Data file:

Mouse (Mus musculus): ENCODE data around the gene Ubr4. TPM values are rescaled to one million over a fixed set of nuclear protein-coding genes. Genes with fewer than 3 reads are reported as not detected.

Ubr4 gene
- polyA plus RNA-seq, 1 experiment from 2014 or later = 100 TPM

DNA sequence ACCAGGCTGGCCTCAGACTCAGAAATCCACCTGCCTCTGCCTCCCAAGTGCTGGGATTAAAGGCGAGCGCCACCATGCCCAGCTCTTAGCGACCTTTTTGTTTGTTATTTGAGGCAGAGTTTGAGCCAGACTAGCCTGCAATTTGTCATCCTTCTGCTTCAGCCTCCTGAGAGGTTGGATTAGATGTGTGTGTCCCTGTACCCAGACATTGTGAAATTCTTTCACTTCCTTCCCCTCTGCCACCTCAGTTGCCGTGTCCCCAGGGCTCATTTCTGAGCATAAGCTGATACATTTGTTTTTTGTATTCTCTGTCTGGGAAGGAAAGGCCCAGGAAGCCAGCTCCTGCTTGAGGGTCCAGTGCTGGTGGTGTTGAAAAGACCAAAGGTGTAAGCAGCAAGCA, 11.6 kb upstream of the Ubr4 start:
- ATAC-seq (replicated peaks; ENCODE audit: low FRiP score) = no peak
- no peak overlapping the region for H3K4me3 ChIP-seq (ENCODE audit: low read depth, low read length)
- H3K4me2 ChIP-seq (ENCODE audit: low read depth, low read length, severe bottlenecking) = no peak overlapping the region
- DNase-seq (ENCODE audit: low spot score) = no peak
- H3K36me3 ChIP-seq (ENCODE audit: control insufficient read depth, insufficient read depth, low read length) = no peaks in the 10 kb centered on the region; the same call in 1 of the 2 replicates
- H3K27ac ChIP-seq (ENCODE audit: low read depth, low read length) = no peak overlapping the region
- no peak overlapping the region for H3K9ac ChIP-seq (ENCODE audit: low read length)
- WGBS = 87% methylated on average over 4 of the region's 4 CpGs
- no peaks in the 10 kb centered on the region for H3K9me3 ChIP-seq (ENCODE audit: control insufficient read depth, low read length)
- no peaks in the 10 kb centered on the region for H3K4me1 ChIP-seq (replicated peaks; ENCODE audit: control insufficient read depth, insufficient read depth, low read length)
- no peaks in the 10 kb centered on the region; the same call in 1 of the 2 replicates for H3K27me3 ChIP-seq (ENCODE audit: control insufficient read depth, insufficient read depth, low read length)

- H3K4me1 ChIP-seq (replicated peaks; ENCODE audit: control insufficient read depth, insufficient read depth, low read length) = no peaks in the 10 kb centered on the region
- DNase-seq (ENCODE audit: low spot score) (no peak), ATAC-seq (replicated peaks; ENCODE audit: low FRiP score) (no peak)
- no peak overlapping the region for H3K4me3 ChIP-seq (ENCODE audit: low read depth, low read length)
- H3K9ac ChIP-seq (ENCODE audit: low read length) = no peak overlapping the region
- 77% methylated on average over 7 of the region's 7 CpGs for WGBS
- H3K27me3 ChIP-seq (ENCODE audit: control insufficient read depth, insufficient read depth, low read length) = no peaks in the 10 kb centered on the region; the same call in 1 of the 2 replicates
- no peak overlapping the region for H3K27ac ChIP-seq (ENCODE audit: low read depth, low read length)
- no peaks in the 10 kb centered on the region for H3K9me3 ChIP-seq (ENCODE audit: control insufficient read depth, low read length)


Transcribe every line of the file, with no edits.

Mouse (Mus musculus): ENCODE data around the gene Ubr4. TPM values are rescaled to one million over a fixed set of nuclear protein-coding genes. Genes with fewer than 3 reads are reported as not detected.

Ubr4 gene
- polyA plus RNA-seq, 1 experiment from 2014 or later = 100 TPM

DNA sequence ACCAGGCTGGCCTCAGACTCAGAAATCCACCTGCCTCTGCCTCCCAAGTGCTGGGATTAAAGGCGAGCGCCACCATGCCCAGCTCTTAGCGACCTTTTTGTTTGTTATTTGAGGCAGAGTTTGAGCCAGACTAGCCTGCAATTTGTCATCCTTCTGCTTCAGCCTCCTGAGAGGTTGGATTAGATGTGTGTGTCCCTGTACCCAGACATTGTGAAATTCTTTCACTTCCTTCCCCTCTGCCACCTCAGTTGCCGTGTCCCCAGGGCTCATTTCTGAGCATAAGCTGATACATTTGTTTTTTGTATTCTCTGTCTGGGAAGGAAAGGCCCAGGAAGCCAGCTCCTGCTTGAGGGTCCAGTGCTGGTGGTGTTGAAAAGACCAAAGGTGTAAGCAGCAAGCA, 11.6 kb upstream of the Ubr4 start:
- ATAC-seq (replicated peaks; ENCODE audit: low FRiP score) = no peak
- no peak overlapping the region for H3K4me3 ChIP-seq (ENCODE audit: low read depth, low read length)
- H3K4me2 ChIP-seq (ENCODE audit: low read depth, low read length, severe bottlenecking) = no peak overlapping the region
- DNase-seq (ENCODE audit: low spot score) = no peak
- H3K36me3 ChIP-seq (ENCODE audit: control insufficient read depth, insufficient read depth, low read length) = no peaks in the 10 kb centered on the region; the same call in 1 of the 2 replicates
- H3K27ac ChIP-seq (ENCODE audit: low read depth, low read length) = no peak overlapping the region
- no peak overlapping the region for H3K9ac ChIP-seq (ENCODE audit: low read length)
- WGBS = 87% methylated on average over 4 of the region's 4 CpGs
- no peaks in the 10 kb centered on the region for H3K9me3 ChIP-seq (ENCODE audit: control insufficient read depth, low read length)
- no peaks in the 10 kb centered on the region for H3K4me1 ChIP-seq (replicated peaks; ENCODE audit: control insufficient read depth, insufficient read depth, low read length)
- no peaks in the 10 kb centered on the region; the same call in 1 of the 2 replicates for H3K27me3 ChIP-seq (ENCODE audit: control insufficient read depth, insufficient read depth, low read length)

- H3K4me1 ChIP-seq (replicated peaks; ENCODE audit: control insufficient read depth, insufficient read depth, low read length) = no peaks in the 10 kb centered on the region
- DNase-seq (ENCODE audit: low spot score) (no peak), ATAC-seq (replicated peaks; ENCODE audit: low FRiP score) (no peak)
- no peak overlapping the region for H3K4me3 ChIP-seq (ENCODE audit: low read depth, low read length)
- H3K9ac ChIP-seq (ENCODE audit: low read length) = no peak overlapping the region
- 77% methylated on average over 7 of the region's 7 CpGs for WGBS
- H3K27me3 ChIP-seq (ENCODE audit: control insufficient read depth, insufficient read depth, low read length) = no peaks in the 10 kb centered on the region; the same call in 1 of the 2 replicates
- no peak overlapping the region for H3K27ac ChIP-seq (ENCODE audit: low read depth, low read length)
- no peaks in the 10 kb centered on the region for H3K9me3 ChIP-seq (ENCODE audit: control insufficient read depth, low read length)